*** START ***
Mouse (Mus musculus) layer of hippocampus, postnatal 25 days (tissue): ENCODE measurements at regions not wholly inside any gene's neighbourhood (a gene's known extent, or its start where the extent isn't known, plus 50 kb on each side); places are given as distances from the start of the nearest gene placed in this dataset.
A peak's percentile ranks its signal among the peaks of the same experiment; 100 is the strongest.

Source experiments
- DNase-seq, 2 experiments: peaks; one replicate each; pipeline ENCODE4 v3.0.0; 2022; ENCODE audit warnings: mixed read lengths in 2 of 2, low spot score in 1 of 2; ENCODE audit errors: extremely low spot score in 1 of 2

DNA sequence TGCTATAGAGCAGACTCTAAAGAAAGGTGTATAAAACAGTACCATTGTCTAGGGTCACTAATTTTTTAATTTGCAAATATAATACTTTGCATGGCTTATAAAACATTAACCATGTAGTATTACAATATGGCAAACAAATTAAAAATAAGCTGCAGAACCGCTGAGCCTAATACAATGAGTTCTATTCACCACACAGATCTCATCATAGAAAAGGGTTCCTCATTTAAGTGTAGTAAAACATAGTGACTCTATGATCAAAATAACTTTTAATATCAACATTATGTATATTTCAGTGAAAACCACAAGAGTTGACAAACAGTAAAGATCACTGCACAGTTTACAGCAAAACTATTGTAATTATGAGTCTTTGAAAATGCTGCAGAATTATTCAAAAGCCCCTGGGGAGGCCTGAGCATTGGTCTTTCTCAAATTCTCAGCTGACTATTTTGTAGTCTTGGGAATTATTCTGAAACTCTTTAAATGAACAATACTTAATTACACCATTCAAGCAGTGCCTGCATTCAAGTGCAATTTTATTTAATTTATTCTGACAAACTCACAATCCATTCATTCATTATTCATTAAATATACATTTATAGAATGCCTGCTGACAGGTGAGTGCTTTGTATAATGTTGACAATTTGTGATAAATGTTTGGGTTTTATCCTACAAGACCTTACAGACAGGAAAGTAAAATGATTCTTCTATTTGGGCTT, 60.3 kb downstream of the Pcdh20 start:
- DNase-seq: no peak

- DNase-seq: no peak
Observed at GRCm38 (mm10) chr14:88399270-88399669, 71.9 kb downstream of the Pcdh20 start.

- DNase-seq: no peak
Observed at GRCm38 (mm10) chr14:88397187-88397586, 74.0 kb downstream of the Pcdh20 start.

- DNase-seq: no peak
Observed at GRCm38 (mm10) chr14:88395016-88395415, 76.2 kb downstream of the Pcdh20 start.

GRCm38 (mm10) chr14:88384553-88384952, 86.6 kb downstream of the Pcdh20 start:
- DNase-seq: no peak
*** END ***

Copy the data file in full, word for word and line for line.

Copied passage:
Mouse (Mus musculus) layer of hippocampus, postnatal 25 days (tissue): ENCODE measurements at regions not wholly inside any gene's neighbourhood (a gene's known extent, or its start where the extent isn't known, plus 50 kb on each side); places are given as distances from the start of the nearest gene placed in this dataset.
A peak's percentile ranks its signal among the peaks of the same experiment; 100 is the strongest.

Source experiments
- DNase-seq, 2 experiments: peaks; one replicate each; pipeline ENCODE4 v3.0.0; 2022; ENCODE audit warnings: mixed read lengths in 2 of 2, low spot score in 1 of 2; ENCODE audit errors: extremely low spot score in 1 of 2

DNA sequence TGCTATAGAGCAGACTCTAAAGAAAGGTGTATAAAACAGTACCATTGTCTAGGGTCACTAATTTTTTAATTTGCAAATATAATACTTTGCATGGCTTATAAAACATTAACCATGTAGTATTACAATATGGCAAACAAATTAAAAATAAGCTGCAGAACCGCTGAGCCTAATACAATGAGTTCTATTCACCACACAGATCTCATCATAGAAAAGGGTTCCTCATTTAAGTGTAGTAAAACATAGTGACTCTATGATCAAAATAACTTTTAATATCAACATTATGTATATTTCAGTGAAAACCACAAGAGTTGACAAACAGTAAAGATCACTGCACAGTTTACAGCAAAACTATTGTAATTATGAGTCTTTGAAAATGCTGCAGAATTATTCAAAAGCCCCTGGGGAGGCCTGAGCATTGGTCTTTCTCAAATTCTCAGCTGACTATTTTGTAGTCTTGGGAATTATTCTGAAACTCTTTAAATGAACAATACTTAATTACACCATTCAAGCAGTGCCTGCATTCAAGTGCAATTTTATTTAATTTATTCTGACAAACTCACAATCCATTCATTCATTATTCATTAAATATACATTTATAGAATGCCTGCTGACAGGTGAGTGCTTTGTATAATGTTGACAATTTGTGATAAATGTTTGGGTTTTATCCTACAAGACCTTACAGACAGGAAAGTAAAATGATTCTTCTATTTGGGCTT, 60.3 kb downstream of the Pcdh20 start:
- DNase-seq: no peak

- DNase-seq: no peak
Observed at GRCm38 (mm10) chr14:88399270-88399669, 71.9 kb downstream of the Pcdh20 start.

- DNase-seq: no peak
Observed at GRCm38 (mm10) chr14:88397187-88397586, 74.0 kb downstream of the Pcdh20 start.

- DNase-seq: no peak
Observed at GRCm38 (mm10) chr14:88395016-88395415, 76.2 kb downstream of the Pcdh20 start.

GRCm38 (mm10) chr14:88384553-88384952, 86.6 kb downstream of the Pcdh20 start:
- DNase-seq: no peak